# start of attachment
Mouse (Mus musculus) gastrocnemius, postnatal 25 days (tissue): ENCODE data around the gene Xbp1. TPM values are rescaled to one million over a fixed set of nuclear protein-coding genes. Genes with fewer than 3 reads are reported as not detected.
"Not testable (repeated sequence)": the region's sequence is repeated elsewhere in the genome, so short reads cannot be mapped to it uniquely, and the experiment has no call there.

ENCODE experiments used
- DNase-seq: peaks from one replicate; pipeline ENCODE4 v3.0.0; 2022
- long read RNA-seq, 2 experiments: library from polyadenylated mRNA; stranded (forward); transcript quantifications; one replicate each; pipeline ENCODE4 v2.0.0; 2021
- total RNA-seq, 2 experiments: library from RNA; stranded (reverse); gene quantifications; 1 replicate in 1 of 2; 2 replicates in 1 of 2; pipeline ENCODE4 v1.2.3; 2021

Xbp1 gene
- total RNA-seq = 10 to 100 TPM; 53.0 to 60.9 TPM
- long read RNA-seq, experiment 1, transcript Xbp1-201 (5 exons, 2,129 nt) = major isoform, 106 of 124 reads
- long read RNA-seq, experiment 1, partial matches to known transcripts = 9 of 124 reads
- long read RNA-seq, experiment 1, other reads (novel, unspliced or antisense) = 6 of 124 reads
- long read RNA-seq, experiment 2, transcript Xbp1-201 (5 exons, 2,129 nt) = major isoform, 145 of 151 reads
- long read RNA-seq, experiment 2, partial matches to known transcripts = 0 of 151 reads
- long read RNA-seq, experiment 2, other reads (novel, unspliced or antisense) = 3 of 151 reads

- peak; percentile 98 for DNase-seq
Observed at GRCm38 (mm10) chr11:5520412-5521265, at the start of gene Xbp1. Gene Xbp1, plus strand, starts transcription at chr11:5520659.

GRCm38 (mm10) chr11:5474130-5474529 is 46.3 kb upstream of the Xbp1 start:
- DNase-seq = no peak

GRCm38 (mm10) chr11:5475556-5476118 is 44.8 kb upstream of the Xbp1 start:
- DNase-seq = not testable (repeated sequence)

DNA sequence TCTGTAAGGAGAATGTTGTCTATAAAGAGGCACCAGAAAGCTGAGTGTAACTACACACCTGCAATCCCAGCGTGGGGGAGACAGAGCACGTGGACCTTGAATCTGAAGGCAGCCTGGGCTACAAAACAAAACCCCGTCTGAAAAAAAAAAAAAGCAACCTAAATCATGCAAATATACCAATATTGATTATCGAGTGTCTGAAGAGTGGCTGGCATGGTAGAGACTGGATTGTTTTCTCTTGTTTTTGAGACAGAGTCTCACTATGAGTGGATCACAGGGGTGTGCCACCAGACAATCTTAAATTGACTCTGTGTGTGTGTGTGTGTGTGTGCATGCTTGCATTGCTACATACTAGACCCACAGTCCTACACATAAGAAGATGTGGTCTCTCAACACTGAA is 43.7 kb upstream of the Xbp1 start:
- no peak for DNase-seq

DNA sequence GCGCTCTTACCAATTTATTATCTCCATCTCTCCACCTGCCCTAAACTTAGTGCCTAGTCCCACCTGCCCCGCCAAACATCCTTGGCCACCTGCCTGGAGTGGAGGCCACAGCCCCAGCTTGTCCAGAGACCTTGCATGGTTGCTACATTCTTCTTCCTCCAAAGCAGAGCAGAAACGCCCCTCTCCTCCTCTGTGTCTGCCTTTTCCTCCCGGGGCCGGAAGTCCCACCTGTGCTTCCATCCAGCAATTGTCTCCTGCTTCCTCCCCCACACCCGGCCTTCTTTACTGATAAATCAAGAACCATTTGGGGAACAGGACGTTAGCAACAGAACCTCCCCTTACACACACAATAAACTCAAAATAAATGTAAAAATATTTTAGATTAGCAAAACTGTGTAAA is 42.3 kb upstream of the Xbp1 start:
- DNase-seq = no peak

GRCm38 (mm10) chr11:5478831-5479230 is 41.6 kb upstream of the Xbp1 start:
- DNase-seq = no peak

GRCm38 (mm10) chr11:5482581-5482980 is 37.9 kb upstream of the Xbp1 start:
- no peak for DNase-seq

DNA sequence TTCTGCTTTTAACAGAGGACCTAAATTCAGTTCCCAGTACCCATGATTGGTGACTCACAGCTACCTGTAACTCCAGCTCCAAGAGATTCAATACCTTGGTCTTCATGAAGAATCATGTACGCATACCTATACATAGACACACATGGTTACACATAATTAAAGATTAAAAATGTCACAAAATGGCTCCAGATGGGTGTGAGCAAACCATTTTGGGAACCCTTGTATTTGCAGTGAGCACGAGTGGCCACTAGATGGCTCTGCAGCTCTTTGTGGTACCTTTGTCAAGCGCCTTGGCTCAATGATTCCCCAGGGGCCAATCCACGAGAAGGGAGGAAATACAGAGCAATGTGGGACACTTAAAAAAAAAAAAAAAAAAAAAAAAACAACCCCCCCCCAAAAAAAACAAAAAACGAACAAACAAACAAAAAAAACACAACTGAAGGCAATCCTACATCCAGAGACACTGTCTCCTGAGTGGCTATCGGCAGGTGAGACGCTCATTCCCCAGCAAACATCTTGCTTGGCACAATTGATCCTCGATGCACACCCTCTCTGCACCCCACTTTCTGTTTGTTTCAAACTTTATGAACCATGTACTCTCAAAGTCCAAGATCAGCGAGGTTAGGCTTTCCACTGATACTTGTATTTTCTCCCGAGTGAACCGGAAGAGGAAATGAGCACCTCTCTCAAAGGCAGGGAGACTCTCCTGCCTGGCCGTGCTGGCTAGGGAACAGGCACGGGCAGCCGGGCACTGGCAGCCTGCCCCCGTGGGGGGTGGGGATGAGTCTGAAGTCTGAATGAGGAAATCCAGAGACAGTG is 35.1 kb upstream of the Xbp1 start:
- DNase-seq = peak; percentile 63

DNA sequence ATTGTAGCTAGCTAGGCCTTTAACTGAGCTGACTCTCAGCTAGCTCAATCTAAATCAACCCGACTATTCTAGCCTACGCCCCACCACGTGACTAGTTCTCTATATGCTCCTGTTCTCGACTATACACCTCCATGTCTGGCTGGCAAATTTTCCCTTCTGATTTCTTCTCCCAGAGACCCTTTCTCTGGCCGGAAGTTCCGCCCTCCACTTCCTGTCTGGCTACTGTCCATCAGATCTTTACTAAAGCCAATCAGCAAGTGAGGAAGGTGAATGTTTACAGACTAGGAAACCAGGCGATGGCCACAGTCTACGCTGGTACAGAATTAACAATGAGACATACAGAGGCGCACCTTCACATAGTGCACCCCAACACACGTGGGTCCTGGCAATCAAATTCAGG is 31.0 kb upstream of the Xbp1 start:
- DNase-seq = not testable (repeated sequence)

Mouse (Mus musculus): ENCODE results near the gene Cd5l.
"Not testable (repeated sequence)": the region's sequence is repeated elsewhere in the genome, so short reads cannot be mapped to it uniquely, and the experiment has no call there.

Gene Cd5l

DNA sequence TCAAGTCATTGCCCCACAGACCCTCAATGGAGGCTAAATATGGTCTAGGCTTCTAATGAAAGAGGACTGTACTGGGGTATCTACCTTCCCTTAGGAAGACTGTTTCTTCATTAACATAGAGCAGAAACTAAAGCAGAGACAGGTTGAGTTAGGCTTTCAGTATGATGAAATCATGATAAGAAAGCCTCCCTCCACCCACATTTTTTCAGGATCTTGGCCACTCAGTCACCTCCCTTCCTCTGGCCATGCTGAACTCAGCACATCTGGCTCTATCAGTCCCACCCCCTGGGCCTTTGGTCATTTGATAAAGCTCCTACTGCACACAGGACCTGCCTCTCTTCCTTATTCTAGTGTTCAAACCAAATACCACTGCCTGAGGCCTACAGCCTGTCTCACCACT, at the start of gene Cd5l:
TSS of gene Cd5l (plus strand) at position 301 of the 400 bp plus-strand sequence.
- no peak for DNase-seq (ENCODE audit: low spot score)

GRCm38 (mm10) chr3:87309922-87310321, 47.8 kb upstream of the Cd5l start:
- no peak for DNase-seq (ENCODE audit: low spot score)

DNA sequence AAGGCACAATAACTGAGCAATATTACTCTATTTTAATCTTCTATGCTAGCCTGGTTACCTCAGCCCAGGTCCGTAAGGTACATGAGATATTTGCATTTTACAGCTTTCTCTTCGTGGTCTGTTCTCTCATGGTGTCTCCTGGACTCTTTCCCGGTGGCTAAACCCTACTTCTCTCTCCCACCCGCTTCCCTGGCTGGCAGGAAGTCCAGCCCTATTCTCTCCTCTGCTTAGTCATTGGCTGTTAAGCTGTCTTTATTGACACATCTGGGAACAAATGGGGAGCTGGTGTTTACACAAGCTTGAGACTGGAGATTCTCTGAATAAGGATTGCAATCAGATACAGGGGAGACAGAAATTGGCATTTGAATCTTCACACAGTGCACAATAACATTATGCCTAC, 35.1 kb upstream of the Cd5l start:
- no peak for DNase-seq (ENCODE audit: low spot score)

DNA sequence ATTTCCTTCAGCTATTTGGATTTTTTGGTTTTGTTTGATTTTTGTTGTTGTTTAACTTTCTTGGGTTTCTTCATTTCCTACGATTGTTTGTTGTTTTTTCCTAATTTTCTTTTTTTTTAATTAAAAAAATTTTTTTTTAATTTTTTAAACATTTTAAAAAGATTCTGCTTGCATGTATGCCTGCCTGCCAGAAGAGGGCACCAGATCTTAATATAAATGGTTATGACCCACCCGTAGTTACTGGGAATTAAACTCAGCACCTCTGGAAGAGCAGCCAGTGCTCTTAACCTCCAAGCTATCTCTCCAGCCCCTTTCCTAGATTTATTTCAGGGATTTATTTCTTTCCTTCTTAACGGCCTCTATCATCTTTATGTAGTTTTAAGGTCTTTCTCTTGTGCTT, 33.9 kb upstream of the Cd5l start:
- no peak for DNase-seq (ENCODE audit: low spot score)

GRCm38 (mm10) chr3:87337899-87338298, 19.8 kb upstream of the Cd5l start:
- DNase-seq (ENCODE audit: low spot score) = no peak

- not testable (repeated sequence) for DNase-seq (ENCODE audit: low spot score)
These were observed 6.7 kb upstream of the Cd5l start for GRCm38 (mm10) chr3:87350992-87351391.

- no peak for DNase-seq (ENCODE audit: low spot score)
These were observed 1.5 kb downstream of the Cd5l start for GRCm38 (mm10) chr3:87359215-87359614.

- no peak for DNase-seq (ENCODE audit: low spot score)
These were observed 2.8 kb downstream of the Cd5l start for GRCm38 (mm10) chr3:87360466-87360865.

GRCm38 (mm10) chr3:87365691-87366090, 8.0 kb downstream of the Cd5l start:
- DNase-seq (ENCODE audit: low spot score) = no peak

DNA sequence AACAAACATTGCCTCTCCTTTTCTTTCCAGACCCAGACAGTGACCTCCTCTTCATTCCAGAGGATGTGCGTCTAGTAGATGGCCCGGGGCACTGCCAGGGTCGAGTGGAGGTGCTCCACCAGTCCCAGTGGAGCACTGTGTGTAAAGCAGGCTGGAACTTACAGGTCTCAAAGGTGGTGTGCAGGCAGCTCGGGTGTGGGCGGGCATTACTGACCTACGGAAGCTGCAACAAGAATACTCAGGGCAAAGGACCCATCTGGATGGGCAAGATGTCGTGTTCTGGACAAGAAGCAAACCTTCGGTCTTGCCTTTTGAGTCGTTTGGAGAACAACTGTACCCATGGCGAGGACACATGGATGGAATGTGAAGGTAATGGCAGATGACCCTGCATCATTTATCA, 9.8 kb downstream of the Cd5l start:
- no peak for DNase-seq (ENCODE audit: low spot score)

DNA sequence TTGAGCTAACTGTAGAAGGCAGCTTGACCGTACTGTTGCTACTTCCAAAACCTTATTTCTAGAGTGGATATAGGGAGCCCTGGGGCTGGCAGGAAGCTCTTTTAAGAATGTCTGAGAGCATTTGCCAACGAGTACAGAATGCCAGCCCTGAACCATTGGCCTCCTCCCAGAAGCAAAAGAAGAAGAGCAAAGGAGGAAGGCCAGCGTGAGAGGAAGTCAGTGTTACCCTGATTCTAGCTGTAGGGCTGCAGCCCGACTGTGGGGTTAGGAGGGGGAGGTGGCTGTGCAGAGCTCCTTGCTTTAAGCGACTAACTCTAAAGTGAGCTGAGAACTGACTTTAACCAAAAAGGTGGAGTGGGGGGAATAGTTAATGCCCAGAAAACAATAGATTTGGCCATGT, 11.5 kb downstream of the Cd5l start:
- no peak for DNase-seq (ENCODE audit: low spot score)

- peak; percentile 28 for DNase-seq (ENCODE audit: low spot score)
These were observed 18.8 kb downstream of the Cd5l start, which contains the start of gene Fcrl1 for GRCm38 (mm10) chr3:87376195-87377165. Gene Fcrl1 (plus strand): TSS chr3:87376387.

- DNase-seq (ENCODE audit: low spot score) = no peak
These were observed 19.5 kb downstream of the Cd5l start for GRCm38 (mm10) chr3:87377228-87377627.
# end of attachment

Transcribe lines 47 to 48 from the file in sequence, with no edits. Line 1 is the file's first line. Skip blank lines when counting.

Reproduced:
- not testable (repeated sequence) for DNase-seq (ENCODE audit: low spot score)
These were observed 6.7 kb upstream of the Cd5l start for GRCm38 (mm10) chr3:87350992-87351391.